Original Editor - User Name
Top Contributors - Kalyani Yajnanarayan

This article is currently under review and may not be up to date. Please come back soon to see the finished work! (29/06/2022)

Definition/Description[edit | edit source]

Digital clubbing is the uniform, soft tissue swelling of the distal phalanx of a digit. This commonly occurs bilaterally, however, can be unilateral in presentation (eg. brachial arteriovenous malformations, axillary artery aneurysm). Often distal clubbing is painless unless associated with underlying conditions such as pulmonary hypertrophic osteoarthropathy. While patients are often unaware of its presence, an understanding of its causation alerts healthcare professionals to the significance of this sign and the need for further investigation.

Pathophysiology[edit | edit source]

Although there have been multiple hypothesis on the pathophysiology of digital clubbing, the primary pathogenic finding has been increased capillary density. The increased production of vascular endothelial growth factor (VEGF) stimulated by hypoxia results in increased permeability, vascularity and eventually connective tissue changes.

Mechanism of Injury / Pathological Process[edit | edit source]

Clubbing is often associated with numerous gastrointestinal and cardiorespiratory diseases. Such as:

  • Lung cancer
  • Cystic Fibrosis
  • Bronchiectasis
  • Idiopathic pulmonary fibrosis
  • Endocarditis
  • Congenital heart disease
  • Ulcerative colitis
  • Crohn's disease
  • Liver disease (primary biliary cirrhosis)

Clinical Presentation[edit | edit source]

Stages of digital clubbing.

stage 1: peri-ungual erythema and softening of nail bed

stage 2: increase in the normal 160° angle between the nail bed and the proximal nail fold occurs, resulting in convexity as the nails grow. Eventually, the depth of distal phalanx increases and distal inter-phalangeal joint may become hyper-extensible. At this stage, finger develops a clubbed appearance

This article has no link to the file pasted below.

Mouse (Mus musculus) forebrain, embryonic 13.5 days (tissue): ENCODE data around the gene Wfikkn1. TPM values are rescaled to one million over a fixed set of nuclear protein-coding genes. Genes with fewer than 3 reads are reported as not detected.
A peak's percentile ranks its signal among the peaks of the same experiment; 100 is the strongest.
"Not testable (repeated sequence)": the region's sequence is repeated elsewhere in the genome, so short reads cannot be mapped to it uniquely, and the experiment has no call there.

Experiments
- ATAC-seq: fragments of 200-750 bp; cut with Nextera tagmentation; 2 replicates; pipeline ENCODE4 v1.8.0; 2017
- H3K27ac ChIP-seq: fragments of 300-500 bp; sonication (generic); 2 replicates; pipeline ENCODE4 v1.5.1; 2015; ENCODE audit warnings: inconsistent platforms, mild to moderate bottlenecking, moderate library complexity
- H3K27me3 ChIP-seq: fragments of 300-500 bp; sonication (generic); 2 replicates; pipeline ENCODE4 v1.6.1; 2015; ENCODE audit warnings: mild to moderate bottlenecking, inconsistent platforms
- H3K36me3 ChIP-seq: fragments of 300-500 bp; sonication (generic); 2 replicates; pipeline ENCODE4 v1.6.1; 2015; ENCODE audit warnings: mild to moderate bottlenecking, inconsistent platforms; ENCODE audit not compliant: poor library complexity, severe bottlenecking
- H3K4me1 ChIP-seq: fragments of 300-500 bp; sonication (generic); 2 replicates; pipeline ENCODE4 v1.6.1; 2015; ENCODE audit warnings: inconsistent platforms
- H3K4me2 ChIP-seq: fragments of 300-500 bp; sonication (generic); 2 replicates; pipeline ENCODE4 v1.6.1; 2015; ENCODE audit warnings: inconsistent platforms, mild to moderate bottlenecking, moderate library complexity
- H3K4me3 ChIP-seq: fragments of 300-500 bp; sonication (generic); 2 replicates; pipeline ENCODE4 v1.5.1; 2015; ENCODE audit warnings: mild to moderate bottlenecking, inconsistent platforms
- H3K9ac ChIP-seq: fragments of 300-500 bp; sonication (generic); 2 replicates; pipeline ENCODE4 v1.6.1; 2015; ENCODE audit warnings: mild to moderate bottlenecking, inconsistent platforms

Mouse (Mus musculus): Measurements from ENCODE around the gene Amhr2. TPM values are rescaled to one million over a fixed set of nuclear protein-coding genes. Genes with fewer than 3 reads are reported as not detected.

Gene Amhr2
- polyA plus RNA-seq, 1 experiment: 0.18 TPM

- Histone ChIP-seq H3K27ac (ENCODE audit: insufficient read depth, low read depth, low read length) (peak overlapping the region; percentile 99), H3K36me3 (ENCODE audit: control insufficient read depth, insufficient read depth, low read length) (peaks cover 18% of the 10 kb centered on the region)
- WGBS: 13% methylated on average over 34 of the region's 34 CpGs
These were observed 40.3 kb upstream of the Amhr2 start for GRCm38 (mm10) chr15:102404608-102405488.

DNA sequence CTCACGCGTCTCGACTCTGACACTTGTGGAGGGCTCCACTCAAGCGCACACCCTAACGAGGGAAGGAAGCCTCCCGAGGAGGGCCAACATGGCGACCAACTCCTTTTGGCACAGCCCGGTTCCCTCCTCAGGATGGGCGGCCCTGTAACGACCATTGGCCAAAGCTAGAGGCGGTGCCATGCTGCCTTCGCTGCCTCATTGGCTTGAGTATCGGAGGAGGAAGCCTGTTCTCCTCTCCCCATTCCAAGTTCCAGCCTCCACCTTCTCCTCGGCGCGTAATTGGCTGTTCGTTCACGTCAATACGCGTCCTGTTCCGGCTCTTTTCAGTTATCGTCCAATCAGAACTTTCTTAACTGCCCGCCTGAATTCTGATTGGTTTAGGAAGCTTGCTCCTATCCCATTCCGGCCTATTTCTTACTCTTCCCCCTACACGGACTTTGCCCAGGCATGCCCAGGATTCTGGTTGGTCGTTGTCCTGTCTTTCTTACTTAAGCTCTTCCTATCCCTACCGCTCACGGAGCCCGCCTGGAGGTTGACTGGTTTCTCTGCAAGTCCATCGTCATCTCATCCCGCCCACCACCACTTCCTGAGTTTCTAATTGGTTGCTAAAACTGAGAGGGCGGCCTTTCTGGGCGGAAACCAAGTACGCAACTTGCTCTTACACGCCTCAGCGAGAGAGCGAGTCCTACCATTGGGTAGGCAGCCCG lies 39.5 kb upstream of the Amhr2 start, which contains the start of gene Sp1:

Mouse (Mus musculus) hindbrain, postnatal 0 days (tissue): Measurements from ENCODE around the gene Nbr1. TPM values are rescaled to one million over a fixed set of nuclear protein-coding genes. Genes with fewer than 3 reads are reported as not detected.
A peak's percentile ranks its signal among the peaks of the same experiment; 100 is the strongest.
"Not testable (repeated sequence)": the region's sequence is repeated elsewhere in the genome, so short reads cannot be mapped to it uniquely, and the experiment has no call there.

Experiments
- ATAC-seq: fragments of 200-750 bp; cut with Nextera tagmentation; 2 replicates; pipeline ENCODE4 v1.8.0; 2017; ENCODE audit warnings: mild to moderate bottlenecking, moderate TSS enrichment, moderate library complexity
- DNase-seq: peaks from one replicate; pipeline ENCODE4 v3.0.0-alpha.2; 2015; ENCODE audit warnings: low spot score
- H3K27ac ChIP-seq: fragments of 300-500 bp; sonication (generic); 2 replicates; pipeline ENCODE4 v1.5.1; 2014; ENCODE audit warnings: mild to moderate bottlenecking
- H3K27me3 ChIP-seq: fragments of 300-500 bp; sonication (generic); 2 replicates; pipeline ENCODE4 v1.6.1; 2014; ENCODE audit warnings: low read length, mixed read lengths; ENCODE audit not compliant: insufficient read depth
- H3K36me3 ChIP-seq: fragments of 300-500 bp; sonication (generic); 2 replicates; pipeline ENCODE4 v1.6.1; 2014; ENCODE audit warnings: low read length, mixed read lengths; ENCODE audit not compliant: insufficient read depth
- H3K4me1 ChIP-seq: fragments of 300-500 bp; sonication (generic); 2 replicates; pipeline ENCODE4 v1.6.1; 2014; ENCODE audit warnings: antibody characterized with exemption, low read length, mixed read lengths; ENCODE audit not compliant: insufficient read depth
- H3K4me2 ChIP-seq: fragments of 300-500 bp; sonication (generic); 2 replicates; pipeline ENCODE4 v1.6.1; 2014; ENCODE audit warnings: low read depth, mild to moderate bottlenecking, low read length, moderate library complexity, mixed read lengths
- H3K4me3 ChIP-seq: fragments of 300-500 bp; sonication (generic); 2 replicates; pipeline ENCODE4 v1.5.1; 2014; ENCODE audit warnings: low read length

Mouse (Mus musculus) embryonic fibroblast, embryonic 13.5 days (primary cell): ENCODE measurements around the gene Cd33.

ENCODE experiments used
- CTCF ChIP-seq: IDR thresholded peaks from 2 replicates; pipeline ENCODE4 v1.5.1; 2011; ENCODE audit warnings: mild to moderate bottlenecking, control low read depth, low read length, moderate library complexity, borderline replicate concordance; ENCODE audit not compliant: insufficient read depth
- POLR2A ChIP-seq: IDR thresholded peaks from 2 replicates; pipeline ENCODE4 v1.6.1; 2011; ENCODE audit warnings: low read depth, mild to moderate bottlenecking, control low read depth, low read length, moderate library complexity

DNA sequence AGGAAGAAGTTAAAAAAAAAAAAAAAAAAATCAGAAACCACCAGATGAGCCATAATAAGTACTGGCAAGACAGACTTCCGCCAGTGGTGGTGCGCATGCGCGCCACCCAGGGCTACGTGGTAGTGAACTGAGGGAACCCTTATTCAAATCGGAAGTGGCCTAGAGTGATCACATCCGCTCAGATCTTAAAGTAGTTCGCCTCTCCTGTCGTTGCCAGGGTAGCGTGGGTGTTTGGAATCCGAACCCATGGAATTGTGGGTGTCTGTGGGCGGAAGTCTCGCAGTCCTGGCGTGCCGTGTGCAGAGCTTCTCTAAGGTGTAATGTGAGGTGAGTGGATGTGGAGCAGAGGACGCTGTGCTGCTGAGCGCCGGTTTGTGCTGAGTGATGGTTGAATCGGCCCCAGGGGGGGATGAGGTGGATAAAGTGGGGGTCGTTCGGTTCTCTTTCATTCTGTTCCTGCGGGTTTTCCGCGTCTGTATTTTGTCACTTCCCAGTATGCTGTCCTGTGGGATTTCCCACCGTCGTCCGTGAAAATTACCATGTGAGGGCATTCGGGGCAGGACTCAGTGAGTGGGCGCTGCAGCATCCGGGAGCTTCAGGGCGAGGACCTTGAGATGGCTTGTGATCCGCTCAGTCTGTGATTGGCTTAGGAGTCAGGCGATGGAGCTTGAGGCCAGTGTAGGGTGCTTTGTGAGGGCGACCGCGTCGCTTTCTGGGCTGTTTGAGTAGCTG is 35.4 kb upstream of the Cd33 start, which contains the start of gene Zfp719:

Stage 3: Finally, the nail and peri-ungual skin appear shiny and nail develops longitudinal ridging. This whole process usually takes years but in certain conditions, clubbing may develop sub-acutely (e.g. lung abscess, empyema thorasis). [1]

Diagnostic Procedures[edit | edit source]

As there's no "gold standard" for the evaluation of clubbing, healthcare professionals must rely on their clinical examination skills to verify the diagnosis. Palpation and visual examination are usually sufficient to diagnose advance clubbing, however, early stages are more difficult to detect.

The Schamroth sign: is the absence of the diamond shaped "window" that normally occurs when the dorsal surfaces of the distal phalanges on opposing fingers are placed together. With palpation, the nail may seem loose within the soft tissue and in advance stages the proximal edge of the nail can be felt through the skin.

The nail-fold angle: is one method of diagnosing clubbing. In asymptomatic fingers, the nail extends at approximately 160 degrees from the bed, however, in clubbed fingers the angle approaches 180 degrees.

The phalangeal-depth ratio: is also used to differentiate normal nails to clubbed nails. In distal clubbing, the interphalangeal depth is smaller than the distal phalangeal depth. Healthcare professionals usually estimate the phalangeal depth ratio as calipers are not readily available.

Palpation: the sides of the finger are griped between the thumb and middle finger of each hand and the examiner rocks the proximal and distal ends of the nail applying a downward pressure and using the nail bed as fulcrum. In patients with digital clubbing, the nail is perceived as "floating" within the soft tissue and in more advanced cases may even be able to feel the proximal edges of the nail.

Management / Interventions
[edit | edit source]

The primary focus of treatment of digital clubbing isn't on the clubbing itself but the underlying etiology if present. Therefore, the response to treatment provided is highly dependent on the underlying disease process.

Differential Diagnosis
[edit | edit source]

Common differential diagnosis:

  • Lung cancer
  • Bronchiectasis
  • Lung abscess
  • Empyema

Uncommon differential diagnosis:

  • Cystic fibrosis
  • Interstitial pulmonary fibrosis
  • Sarcoidosis
  • Asbestosis

[edit | edit source]

add appropriate resources here

References[edit | edit source]

  1. Sarkar M, Mahesh DM, Madabhavi I. Digital clubbing. Lung India. 2012;29:354-362.